The original copy of this article is from the NFAA archives.
Printed January 21, 1945, The New York Times, by Anita Daniel


circa 1945

Inside Story of a Handbag

Chapters of the mysterious science of bagology which is said to
throw new light on the ways of womankind.

A woman without her handbag feels as lost as a wanderer in the desert. And she wants it large. If she cannot get it in leather-now growing scarce-she will take it in fabric, fur, or even plastic. The handbag is the movable base of her supplies-the depot of her expected needs. These eventual needs may reach out to a degree far beyond any man's power of imagination. A woman's handbag is a mysterious dungeon. It's the key to her real self; the prosaic answer to many poetic conceptions.

       A magician does not want to explain his tricks. There is an aura of taboo about a closed handbag. Every woman has an uneasy look if somebody glances into its sacred privacy. A decent man should always tactfully stare at the ceiling whenever his companion opens her bag. He will, of course, have to concentrate on that ceiling pretty often.   The typical handbag of a typical woman contains a certain number of fundamental things-plus her own individual touch. It is that individual touch that fills the bag. Some item is pretty sure to roll out the moment the bag is opened.

       Every woman's handbag is a lost and found department in itself. It is strange, but things actually disappear there, as by magic. They finally reappear on the surface after three or four investigations and complete pell-mell of the contents. Every bus driver is fatalistically resigned to having a lady barring the passage while searching for a nickel in the depths of her handbag. And every man knows about the two-minute drama ever repeated: "Heavens, I must have lost my watch...(or my twenty-dollar bill, my keys, that important letter, etc.,etc.)!" It usually has a happy ending. Nothing gives a man more self-satisfaction than such an experience. The whole myth of the superiority of men is built on the fact that a man never carries a handbag. Men keep women in eternal dependence by buying them beautiful handbags. What female heart would not melt at the sight of a luscious alligator bag, or soft suede or brocade?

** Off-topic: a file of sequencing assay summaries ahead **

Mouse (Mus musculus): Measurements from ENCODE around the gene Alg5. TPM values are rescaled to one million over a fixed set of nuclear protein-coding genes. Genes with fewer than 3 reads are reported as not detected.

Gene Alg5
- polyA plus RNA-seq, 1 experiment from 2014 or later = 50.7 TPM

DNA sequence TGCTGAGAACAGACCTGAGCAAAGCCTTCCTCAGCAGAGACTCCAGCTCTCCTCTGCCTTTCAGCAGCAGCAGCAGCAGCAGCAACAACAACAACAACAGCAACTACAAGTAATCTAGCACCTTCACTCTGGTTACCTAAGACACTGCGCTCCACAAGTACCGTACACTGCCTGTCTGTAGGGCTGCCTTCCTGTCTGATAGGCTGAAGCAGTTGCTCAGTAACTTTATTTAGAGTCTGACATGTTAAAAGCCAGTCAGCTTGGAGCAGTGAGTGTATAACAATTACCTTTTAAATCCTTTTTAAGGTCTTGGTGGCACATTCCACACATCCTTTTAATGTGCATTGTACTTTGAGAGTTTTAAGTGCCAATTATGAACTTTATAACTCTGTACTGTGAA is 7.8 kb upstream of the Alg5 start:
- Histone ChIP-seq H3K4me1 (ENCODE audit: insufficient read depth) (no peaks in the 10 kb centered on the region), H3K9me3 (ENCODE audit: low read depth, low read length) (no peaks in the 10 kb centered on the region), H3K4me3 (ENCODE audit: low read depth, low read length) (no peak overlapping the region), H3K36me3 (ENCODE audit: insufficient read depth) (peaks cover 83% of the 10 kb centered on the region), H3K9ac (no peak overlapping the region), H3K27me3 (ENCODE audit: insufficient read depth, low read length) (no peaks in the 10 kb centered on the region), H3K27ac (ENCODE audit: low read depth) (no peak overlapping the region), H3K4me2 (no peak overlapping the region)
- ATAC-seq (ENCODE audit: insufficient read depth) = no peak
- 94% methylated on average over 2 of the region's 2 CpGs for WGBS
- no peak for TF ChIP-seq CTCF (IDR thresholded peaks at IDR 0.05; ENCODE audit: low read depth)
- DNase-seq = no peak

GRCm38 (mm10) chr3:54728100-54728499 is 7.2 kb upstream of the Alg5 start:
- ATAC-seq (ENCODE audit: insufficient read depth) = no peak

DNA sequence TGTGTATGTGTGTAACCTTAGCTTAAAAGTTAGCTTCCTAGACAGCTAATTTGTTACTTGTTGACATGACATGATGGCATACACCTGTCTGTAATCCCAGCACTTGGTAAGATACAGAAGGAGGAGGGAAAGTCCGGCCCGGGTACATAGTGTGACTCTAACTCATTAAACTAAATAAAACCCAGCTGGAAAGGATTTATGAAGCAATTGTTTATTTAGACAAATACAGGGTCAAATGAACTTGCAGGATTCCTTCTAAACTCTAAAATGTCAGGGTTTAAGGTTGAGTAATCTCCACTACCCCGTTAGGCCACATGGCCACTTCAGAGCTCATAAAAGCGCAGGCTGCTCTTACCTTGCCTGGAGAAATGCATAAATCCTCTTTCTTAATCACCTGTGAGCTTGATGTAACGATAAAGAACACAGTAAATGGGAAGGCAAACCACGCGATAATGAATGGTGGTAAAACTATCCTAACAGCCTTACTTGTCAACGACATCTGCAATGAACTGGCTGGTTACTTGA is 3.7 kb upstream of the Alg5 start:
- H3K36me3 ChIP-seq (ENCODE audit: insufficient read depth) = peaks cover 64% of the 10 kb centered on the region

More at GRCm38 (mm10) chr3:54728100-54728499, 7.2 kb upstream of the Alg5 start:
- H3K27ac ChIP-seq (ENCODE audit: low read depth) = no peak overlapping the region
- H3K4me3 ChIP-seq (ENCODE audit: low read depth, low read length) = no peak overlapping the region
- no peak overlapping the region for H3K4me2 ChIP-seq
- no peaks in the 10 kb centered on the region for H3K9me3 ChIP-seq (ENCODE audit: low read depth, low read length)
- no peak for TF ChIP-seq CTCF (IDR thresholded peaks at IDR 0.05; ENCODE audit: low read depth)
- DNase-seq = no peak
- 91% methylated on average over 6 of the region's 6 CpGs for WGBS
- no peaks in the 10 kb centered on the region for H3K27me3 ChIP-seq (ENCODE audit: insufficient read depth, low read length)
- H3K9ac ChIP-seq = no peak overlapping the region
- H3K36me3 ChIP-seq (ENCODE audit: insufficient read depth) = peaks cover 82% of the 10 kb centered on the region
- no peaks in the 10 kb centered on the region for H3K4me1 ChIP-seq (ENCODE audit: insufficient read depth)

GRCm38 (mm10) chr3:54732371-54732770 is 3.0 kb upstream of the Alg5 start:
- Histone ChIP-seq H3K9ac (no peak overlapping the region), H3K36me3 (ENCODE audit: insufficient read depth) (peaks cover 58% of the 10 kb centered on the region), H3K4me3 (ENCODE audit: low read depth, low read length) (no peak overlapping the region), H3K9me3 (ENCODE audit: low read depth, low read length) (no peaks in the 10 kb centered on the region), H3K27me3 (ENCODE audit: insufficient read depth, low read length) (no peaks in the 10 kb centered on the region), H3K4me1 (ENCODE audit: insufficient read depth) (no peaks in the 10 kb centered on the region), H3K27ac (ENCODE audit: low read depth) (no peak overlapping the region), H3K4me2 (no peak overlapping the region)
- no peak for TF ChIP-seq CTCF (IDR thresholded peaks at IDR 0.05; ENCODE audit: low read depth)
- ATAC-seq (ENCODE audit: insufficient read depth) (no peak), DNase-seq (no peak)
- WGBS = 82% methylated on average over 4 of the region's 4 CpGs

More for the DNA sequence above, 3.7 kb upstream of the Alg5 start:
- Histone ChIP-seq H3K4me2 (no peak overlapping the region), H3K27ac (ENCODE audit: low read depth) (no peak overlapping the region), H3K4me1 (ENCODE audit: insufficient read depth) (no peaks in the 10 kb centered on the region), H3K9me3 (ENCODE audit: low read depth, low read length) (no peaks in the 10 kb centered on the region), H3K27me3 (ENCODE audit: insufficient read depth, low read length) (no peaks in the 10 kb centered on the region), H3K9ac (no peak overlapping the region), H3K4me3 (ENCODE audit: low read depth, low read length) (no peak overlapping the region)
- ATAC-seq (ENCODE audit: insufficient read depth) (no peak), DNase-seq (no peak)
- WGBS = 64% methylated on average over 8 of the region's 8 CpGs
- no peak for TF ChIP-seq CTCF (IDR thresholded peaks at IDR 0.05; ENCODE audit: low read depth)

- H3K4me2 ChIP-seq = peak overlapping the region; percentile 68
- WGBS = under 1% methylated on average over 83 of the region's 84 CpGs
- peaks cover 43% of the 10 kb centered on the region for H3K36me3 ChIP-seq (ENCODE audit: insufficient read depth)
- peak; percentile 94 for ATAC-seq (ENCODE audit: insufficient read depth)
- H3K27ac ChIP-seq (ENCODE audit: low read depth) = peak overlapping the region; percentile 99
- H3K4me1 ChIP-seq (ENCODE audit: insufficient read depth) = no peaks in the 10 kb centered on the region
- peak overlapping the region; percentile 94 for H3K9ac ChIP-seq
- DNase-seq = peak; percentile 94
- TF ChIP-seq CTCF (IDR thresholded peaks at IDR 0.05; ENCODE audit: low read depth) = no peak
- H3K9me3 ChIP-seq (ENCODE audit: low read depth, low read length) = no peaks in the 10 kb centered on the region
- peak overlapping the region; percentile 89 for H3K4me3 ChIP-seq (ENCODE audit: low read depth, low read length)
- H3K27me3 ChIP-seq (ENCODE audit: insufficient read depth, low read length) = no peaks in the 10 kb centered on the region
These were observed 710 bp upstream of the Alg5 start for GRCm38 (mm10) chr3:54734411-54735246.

A man carriers everything in his numerous comfortably deep pockets. It is estimated that a man wearing a suit with a vest and an overcoat has twenty pockets. No wonder he can never lose anything!

      Women have also adapted pockets to their suits and coats. But the most genuine are just fit to put hands into. The others are good enough for a chiffon handkerchief to peep out of or they are faked. No woman's suit pocket is meant to hold her belongings. Every bulge would endanger the slim line and the smart effect. So women continue to carry handbags. As long as women do not wear men's suits with pockets, they will remain women. And men will continue to feel superior. The first thing Adam purchased for Eve was a handbag. It was his sweet revenge for the apple.

      A young man I knew-the sensitive type-once told me that he was about to propose to a girl, when, accidentally, he had a glance into her handbag. It shocked him to such a degree that he spontaneously canceled his proposal. His whole image of the pretty girl had changed after he had seen the untidiness of her powder-dusted, lipstick-spotted handbag. Worst of all, a fruit drop had stuck to the lining.